Kombu can be bought dried, in teas, pickled, and preserved fresh with salt. Or, if you are living in an area where it's harvested, you might be able to buy it really really fresh, without being preserved in any way!

Here's the brand I buy most often, and what it looks like:


As you can see in the above pictures, there is sometimes a bit of a white film on the kombu. This is totally fine --- often it's salt --- and you can simply wipe it off with a wet cloth before using in any cooking.

What To Do With It

I often make dashi, Japanese soup stock, with kombu. I learned a super easy fast trick to make delicious soup stock in my macrobiotic cooking class in Japan. Here it is:


Yup, that would be dried kombu in a pitcher of water... the invisible ingredient is time. Simply leave it overnight in the fridge, and the next morning you have a tasty vegan dashi/soup stock, to add to soups, stews, stirfrys, etc. I used it in my celeriac & carrot soup in the fall, and it was delicious. Please check the recipe for Kombu Dashi ratios.

Other Forms of Kombu

Another way I use kelp is in granule form.


This is convenient to add on top of a cooked grain or steamed vegetables, for a splash of colour and taste. I have also added it to stir frys and soups (when I didn't have or feel like using dashi). It is very very potent, so use with caution --- a teeny tiny bit will do.

I have also seen recipes in many macrobiotic cookbooks for roasted kombu & salt condiments, and I've even tried some kombu chips & candies in Japan.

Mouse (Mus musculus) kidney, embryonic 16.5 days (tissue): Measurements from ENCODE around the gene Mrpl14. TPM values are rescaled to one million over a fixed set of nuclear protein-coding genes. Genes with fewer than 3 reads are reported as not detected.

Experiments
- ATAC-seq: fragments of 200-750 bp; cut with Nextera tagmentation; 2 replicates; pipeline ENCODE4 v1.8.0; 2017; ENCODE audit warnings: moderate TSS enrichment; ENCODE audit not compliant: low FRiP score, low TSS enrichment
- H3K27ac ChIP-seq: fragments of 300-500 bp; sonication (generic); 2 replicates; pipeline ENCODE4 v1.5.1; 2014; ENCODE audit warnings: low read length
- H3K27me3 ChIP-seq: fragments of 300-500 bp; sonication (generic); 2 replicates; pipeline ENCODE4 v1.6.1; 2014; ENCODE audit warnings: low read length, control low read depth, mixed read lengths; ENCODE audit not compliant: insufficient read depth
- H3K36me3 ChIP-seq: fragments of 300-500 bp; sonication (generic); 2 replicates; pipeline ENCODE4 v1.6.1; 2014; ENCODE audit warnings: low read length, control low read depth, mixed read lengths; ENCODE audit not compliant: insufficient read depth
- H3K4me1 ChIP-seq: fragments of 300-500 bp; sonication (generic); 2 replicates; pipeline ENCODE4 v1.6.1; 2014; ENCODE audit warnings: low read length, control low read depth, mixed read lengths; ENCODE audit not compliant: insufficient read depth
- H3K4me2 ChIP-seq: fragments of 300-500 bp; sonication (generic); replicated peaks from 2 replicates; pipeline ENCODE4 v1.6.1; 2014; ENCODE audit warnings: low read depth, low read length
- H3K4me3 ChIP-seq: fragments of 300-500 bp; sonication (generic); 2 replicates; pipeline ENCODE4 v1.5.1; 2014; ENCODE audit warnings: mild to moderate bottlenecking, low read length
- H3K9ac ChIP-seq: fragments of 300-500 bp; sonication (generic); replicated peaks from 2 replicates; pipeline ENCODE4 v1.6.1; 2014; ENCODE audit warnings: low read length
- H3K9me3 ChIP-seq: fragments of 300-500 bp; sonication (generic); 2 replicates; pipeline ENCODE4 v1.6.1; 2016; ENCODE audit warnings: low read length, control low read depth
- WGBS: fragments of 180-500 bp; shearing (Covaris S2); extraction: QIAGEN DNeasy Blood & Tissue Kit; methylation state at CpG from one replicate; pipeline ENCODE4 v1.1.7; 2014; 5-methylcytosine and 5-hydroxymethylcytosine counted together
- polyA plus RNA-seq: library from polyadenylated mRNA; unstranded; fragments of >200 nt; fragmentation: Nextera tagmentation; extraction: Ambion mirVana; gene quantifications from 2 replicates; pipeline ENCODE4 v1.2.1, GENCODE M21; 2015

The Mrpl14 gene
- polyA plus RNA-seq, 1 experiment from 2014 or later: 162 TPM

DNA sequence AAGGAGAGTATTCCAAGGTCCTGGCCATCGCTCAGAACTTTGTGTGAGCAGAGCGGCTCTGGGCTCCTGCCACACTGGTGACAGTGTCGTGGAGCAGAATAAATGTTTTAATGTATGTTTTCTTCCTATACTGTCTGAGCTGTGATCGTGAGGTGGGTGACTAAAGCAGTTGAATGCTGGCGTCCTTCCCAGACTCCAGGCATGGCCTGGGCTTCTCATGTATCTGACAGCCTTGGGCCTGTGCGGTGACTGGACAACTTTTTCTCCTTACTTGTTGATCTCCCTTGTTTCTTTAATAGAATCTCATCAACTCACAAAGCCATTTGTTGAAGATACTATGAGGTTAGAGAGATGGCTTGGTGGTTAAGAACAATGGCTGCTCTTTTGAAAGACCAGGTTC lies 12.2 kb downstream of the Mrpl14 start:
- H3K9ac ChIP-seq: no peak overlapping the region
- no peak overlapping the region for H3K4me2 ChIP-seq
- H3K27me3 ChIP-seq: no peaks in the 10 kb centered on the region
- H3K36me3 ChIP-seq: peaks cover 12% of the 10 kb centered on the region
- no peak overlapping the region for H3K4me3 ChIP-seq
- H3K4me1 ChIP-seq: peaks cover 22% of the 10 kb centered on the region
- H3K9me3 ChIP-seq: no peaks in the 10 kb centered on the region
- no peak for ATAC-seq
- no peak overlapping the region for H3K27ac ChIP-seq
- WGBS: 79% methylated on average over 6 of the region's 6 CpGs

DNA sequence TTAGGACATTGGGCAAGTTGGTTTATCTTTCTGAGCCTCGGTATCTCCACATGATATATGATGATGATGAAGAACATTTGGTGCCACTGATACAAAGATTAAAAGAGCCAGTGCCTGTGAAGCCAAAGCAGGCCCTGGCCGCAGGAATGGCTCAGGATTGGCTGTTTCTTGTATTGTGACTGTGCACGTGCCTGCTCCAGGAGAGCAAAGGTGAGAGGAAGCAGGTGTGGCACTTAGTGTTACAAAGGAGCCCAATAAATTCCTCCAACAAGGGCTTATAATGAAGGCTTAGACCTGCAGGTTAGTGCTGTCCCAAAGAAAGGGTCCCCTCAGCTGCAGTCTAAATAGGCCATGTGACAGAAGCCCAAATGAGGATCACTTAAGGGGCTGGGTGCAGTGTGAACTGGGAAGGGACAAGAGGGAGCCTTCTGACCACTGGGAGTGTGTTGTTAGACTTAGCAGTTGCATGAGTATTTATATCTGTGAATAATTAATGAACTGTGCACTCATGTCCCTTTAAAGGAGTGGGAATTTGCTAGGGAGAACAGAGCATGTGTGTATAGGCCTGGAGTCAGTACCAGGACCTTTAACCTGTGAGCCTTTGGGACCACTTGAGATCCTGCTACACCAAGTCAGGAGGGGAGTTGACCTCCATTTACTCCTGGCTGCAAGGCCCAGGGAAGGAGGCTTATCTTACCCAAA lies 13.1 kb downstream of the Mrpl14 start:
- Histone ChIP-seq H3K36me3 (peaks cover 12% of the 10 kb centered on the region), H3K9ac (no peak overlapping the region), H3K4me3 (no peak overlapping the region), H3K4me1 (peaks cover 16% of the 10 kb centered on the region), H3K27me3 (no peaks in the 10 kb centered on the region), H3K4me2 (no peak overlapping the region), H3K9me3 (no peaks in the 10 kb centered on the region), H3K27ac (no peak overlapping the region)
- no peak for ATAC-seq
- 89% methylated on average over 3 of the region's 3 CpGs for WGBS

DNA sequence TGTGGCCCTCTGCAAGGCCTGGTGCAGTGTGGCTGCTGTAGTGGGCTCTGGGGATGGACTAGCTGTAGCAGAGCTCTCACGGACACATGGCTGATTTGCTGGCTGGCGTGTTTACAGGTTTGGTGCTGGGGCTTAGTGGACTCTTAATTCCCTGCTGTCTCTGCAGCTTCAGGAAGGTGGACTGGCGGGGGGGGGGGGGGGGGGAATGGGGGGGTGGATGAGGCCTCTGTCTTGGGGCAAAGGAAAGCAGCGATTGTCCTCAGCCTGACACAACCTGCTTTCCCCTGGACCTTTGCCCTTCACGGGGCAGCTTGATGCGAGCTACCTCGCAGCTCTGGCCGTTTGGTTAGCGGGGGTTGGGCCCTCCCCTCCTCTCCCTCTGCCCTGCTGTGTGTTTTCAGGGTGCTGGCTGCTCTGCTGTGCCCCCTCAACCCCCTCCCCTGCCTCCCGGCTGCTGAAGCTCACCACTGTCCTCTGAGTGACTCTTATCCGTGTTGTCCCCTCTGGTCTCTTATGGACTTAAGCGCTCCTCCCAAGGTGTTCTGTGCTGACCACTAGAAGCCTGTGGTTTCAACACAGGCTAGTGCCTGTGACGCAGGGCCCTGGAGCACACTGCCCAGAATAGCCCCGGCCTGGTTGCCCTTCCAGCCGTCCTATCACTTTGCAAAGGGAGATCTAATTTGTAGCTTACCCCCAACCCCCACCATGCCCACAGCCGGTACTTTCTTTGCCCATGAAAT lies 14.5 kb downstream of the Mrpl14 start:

My Favourite Recipe Using Kombu

One of my favourite things to make with Kombu is to make nishime vegetables.


Nishime is simply a traditional country-style Japanese Vegetable stew. The kombu is placed on the bottom of the pot, and vegetables are layered on top with some water added last, and simmered for a long-ish period of time. At the end you can flavour with some shoyu or sea salt, and cut the kombu up to be eaten along with the veggies. The result is amazingly sweet vegetables. No, I mean, seriously good vegetables.


A link to the recipe I use most often (from Jessica Porter's The Hip Chick's Guide to Macrobiotics) is here. Any macrobiotic cooking book I've come across always includes a basic nishime recipe, and the variations are endless. Any root vegetables taste delicious made this way.

Have you ever eaten or cooked with Kombu?
Please find all the Macro Monday together here.
I'm just loving this month of Macrobiotics.

Macro Mondays: Top 3 Macrobiotic Ingredients.

Hey guys.

I am so very thankful that the lovely Maggie over at Say Yes to Salad decided to start a Month of Macrobiotics this March. 

I'm thankful, because I have been in need of a little inspiration lately. Six months of snow on the ground, and what's now turned into slushy grey melty madness has felt a little overbearing this year. 

But there's no better way to say goodbye to the dreary winter blues and fire up the old inspiration station than by spending some quality time focusing on Macrobiotics. A Month of Macrobiotics sounds just GREAT!!! Yipee!